PARLIAMENT SUSPENSIONS: When posturing becomes all-pervasive

If the din in either House of Parliament is part of political messaging, the subsequent disruption of business is a disservice to the people.

ByV V P Sharma

Published Dec 19, 2023 | 9:00 AMUpdatedDec 19, 2023 | 9:00 AM

Winter session: Lok Sabha chamber of the new Parliament building. (Creative Commons)

Mass suspensions of members of Parliament as happened on Monday, 18 December —  a dubious record of 92 suspensions in both Houses — are rare, but when they do occur, they reflect either the ruling party’s intransigence in listening to the Opposition or the latter’s insistence on using commotion and disruption of House business to find the government’s ear.

It is unclear when and at what point the objective of the treasury or Opposition benches becomes less about collective responsibility and more about political expediency. That is also when the patience, impartiality and strength of character of the Chair are tested to the maximum.

What happened on Monday can have more than one reason: The current surcharged political atmosphere in the country, the 2024 general elections being around the corner, parties making their political postures clearer, and a sense of ideological bitterness and impatience in present-day politics.

Parliament security breach: LS and RS suspend Opposition members

‘Unruly behaviour’ in Parliament

Parliament has provisions for handling unruly behaviour by members of both the Lok Sabha and the Rajya Sabha.

For instance, according to the Rules of Conduct and Parliamentary Etiquette of the Rajya Sabha, “The House has the right to punish its members for their misconduct whether in the House or outside it. In cases of misconduct or contempt committed by its members, the House can impose a punishment in the form of admonition, reprimand, withdrawal from the House, suspension from the service of the House, imprisonment and expulsion from the House.”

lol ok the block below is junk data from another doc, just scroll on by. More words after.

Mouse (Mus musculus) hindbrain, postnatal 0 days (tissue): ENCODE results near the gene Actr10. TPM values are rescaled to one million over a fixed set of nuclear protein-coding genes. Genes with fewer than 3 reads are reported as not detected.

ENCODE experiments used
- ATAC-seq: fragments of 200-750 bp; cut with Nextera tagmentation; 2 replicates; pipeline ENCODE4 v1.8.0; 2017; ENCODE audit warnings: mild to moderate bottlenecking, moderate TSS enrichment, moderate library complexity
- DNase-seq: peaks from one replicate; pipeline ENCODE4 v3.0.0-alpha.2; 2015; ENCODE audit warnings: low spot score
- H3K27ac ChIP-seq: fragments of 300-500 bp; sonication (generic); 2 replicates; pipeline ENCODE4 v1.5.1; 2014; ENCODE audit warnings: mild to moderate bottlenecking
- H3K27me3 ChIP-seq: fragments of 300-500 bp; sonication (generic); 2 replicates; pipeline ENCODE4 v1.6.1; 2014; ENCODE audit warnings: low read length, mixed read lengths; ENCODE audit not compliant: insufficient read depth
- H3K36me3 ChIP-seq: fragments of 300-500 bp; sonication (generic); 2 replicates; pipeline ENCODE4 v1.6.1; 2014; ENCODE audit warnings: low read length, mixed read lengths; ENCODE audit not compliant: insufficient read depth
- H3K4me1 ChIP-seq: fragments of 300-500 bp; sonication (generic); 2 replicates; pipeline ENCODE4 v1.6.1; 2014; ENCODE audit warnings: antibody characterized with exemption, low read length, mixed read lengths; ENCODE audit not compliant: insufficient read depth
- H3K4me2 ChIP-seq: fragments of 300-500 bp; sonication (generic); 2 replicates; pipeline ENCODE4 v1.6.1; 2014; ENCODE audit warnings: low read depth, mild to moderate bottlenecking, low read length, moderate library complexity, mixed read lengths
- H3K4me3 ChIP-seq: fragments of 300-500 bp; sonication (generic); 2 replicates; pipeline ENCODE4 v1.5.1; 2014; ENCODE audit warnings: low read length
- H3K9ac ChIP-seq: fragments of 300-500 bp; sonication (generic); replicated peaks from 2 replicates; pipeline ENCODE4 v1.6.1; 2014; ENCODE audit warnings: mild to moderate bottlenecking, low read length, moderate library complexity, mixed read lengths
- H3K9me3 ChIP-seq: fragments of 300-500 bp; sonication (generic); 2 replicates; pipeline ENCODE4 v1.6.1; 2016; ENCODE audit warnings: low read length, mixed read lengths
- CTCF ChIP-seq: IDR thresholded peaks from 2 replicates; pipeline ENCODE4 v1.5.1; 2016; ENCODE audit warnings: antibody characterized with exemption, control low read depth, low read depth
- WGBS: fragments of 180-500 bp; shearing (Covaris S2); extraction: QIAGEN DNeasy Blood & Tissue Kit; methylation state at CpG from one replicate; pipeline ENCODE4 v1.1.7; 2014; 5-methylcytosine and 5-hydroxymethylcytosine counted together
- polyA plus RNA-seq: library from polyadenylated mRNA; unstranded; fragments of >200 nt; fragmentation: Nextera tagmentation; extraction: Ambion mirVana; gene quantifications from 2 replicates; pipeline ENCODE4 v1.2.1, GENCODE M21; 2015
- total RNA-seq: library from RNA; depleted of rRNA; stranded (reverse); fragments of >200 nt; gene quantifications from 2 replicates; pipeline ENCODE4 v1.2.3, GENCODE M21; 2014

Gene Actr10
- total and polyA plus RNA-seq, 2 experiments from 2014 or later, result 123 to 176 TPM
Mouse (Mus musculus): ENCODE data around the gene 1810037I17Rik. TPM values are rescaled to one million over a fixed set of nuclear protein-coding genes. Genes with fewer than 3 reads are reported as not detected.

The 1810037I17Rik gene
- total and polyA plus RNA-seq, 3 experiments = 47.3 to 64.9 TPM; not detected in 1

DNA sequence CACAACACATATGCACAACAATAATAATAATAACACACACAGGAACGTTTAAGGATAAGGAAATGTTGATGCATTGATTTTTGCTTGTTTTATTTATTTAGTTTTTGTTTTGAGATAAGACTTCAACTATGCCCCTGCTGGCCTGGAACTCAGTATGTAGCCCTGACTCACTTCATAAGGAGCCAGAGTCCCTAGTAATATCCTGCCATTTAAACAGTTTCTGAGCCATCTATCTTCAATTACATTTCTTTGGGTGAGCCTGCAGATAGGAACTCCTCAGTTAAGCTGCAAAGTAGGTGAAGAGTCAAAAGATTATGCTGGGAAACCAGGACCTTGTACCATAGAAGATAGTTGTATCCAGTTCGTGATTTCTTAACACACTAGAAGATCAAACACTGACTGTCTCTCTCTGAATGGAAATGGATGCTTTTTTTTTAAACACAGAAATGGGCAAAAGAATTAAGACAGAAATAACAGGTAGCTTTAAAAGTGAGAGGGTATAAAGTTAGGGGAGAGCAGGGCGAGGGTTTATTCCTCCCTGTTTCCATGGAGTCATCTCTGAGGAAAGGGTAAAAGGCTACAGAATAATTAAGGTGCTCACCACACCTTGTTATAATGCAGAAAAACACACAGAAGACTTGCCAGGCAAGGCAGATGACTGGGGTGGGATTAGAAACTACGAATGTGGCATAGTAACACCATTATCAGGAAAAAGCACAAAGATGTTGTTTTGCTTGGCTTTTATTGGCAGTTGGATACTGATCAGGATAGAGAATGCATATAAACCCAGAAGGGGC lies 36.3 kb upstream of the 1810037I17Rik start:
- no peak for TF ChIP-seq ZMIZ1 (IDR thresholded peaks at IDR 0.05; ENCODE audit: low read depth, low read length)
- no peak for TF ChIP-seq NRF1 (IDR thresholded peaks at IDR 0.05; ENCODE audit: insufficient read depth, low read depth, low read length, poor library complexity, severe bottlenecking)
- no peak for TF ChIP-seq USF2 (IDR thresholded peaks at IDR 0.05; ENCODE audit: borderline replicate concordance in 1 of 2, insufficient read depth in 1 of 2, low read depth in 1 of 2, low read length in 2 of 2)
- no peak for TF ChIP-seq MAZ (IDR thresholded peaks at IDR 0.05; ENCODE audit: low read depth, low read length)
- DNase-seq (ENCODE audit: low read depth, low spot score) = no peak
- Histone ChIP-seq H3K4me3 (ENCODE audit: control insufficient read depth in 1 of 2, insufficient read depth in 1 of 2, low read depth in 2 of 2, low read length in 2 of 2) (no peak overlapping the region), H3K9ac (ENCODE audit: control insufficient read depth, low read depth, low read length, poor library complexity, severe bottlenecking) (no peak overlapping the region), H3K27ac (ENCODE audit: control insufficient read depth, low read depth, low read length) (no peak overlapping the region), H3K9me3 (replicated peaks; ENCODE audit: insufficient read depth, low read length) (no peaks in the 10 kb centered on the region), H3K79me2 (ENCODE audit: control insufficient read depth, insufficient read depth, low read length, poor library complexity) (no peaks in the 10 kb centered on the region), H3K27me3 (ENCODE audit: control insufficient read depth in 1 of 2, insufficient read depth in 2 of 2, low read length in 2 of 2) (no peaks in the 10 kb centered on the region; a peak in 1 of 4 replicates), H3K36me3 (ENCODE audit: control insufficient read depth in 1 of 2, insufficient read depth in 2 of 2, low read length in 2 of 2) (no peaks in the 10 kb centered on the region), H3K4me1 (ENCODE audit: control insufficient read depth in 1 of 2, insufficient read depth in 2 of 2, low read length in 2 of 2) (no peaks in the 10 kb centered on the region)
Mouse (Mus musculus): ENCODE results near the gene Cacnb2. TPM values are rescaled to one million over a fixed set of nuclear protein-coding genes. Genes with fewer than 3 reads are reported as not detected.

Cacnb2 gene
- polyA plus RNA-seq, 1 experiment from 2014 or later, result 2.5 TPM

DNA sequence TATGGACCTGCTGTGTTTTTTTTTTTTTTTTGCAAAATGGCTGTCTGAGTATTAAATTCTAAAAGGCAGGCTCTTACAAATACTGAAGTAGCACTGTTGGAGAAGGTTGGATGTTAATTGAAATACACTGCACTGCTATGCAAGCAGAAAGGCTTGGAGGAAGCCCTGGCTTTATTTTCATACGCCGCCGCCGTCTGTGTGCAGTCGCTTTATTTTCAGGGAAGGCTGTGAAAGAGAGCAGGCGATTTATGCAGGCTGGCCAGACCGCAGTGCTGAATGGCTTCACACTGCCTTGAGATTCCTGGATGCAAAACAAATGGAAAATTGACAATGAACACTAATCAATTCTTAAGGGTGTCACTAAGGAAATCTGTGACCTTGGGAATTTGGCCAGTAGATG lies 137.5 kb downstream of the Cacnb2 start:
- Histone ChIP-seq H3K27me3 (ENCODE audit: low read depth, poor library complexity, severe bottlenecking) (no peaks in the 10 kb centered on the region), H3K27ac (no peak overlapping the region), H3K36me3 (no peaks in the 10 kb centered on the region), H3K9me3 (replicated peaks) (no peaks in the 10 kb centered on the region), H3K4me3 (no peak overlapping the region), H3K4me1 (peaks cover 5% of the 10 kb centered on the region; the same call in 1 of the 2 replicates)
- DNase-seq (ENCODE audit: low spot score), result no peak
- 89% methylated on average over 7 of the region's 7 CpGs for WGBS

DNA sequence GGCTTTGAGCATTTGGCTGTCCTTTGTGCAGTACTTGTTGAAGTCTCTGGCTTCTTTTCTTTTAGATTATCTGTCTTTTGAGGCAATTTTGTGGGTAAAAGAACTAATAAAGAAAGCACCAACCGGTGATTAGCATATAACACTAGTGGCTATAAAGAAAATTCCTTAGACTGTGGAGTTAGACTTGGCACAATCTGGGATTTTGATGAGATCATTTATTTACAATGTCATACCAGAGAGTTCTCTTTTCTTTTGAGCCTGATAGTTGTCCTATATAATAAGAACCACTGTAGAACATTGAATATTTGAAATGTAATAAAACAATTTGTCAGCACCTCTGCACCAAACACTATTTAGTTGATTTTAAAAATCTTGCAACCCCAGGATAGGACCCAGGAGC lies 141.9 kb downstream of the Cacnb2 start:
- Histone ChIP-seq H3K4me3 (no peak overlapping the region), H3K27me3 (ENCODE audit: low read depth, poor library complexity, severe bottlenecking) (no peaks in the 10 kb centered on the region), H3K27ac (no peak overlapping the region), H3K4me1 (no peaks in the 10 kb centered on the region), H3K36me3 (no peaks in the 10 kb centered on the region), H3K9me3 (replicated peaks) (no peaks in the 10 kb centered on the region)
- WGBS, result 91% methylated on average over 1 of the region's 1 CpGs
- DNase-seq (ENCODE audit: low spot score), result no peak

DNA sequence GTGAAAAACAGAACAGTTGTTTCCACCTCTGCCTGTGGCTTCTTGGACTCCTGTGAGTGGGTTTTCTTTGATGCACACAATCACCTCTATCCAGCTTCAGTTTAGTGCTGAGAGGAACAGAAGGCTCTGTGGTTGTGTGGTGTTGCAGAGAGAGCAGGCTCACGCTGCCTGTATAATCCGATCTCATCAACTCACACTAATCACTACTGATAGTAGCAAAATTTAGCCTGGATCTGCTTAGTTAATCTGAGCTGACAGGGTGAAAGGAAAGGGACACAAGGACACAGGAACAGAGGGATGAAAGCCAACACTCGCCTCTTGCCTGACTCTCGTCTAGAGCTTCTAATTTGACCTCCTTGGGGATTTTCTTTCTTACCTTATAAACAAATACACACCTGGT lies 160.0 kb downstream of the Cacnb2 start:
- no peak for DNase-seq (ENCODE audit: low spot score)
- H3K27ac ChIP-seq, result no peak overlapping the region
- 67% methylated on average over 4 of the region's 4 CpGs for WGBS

A book on Parliamentary Procedure by former Lok Sabha Secretary-General Subhash Kashyap says that mild offences are punished by admonition or reprimand (reprimand being the more serious of the two), while withdrawal from the House is demanded in the case of gross misconduct.

If “persistent and wilful obstructions” of the members continue, the chairman may name and subsequently move a motion to suspend the member. A member can be suspended, at the maximum, for the remainder of the session only, the book says.

In a case of extreme misconduct, the House may expel a member. According to a comment in the above rule book, “The purpose of expulsion is not so much disciplinary as remedial, not so much to punish members as to rid the House of persons who are unfit for membership.”

Parliament security breach: Delhi police oppose accused’s plea for copy of FIR

From rare and rarer to often and routine

There have been several instances in the past when Parliament exercised its right to punish members. In the early decades after Independence, disruptions were rare, and removals of members were rarer.

Among the early recorded instances, Rajya Sabha member Godey Murahari was suspended for the remainder of the session on 3 September, 1962. He had to be removed by the marshal of the House.

Ironically, he has a distinction in Indian parliamentary history: He is the only member to have been deputy chair of the Rajya Sabha and deputy speaker of the Lok Sabha.